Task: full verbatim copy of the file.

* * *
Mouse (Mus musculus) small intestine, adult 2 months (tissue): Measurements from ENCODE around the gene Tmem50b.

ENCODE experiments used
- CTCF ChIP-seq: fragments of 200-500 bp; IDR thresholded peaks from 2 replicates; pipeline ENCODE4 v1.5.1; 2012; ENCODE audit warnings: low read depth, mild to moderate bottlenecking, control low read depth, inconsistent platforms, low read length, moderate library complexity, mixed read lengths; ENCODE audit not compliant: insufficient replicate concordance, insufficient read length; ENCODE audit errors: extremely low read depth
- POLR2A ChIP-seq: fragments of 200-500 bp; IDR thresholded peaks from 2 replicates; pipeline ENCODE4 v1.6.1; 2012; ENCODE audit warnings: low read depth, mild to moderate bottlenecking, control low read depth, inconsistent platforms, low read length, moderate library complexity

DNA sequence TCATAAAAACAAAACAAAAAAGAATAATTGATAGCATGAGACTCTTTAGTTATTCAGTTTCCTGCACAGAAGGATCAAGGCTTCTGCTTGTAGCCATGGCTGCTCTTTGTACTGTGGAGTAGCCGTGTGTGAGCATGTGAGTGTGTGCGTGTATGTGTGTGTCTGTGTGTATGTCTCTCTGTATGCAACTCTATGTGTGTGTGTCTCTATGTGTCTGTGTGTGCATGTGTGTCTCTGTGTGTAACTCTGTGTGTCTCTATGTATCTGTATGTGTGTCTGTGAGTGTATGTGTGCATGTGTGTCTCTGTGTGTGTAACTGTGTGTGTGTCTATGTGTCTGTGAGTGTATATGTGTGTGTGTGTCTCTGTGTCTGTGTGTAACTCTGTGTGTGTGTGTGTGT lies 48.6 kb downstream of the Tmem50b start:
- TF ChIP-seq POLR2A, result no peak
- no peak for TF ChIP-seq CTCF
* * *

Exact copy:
Mouse (Mus musculus) small intestine, adult 2 months (tissue): Measurements from ENCODE around the gene Tmem50b.

ENCODE experiments used
- CTCF ChIP-seq: fragments of 200-500 bp; IDR thresholded peaks from 2 replicates; pipeline ENCODE4 v1.5.1; 2012; ENCODE audit warnings: low read depth, mild to moderate bottlenecking, control low read depth, inconsistent platforms, low read length, moderate library complexity, mixed read lengths; ENCODE audit not compliant: insufficient replicate concordance, insufficient read length; ENCODE audit errors: extremely low read depth
- POLR2A ChIP-seq: fragments of 200-500 bp; IDR thresholded peaks from 2 replicates; pipeline ENCODE4 v1.6.1; 2012; ENCODE audit warnings: low read depth, mild to moderate bottlenecking, control low read depth, inconsistent platforms, low read length, moderate library complexity

DNA sequence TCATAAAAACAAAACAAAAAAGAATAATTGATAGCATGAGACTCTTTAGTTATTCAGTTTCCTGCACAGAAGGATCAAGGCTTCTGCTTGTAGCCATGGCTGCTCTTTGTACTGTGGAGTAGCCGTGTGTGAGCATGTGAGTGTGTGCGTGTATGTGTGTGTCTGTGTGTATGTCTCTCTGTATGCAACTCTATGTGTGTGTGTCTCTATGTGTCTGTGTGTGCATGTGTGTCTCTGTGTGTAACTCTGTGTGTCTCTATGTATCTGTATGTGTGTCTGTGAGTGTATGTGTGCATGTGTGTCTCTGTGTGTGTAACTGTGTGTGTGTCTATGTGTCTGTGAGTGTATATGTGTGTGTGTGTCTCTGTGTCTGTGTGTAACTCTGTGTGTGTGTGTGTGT lies 48.6 kb downstream of the Tmem50b start:
- TF ChIP-seq POLR2A, result no peak
- no peak for TF ChIP-seq CTCF